Matatus, Music & Relationships
On Relationships… #Beware
Our matatus here in Kenya are quite something. Somehow, they believe that loud music is absolutely palatable and welcome, and guess what, by people who are going home after a long day’s work. After having an extremely tiring day, somehow the passengers are expected to bob their heads to the loud, blaring music in these, our Kenyan matatus. Okay, well, maybe not bob, but listen to it and say nothing unless it’s a request for the volume to be increased.
Many times I have observed older passenger requesting the conductors and drivers to lower the volume as they enter the vehicle. The touts around the vehicle sometimes dutifully do so, because, anyway, they need the matatu to fill up and get moving.
But no sooner does the matatu begin moving than the volume is increased, to such high levels that sign language becomes the medium of communication when collecting the fare, and the tout develops partial blindness. He can’t see the older people flailing their hands or covering their ears or asking in all the way they can for the volume to be reduced. Such a torture-some journey it must be!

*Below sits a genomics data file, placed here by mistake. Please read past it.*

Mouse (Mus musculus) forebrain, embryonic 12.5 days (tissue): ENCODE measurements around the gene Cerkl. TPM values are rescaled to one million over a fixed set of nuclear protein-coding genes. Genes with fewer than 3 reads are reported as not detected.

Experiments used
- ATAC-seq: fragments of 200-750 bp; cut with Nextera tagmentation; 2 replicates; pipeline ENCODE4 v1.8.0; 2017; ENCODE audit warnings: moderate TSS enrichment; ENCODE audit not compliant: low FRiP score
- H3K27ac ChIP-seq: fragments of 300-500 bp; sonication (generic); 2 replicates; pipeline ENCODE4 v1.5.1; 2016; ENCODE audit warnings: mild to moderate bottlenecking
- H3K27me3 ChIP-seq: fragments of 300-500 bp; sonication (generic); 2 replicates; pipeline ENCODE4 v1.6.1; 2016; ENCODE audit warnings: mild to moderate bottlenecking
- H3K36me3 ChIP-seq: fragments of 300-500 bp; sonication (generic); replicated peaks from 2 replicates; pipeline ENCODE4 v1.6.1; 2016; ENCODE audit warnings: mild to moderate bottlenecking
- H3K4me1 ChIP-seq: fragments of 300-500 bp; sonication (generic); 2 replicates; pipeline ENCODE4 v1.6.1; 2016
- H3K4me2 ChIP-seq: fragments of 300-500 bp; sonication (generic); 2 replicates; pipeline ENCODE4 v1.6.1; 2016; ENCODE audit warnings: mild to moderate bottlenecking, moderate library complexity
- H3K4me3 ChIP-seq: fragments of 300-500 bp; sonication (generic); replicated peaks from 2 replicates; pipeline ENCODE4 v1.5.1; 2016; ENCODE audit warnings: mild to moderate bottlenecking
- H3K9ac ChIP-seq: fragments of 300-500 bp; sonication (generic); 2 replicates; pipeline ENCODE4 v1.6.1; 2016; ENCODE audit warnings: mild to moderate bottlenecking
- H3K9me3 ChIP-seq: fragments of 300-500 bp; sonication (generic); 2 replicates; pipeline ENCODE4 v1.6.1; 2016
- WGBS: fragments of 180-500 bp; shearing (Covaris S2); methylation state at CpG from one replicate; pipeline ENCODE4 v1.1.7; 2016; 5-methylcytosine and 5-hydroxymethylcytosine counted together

But you know what, really, as they boarded the matatu, they’d already seen the true colors of the matatu – how it was using the music to attract customers, the rogue behavior of the touts and driver, perhaps even the graffiti on the matatu – but they ignored that anyway, and asked for the volume to be reduced, boarded, and expected their singular request to cancel out all other attributes of the matatu. Only for the volume to get louder, the songs more vulgar, and the vulgar images even more vivid now that the matatu is already dark-tinted.
It’s the same thing with relationships, only many degrees higher, and with infinitely greater consequences than a headache and irritation for several kilometers. It’s a journey of life, with life-long consequences. That potential partner may stop lying for a while, dress decently for a while, quit cussing for a while, oh hell yes, even go to church for some time!
Then you settle down and the real vampire shows up. That little white lie disguised as forgetting becomes cemented as part of your life. Those quirky comments about your physical appearance turn into verbal and emotional abuse and sometimes downright physical abuse. All because your emotions didn’t let you see beyond their marketing gimmicks, lowering the volume for you before the real journey began.
Young ones, ladies and gentlemen, as my Mum-in-love says, “It is me who’s told you.” (Ni nii ndera we!)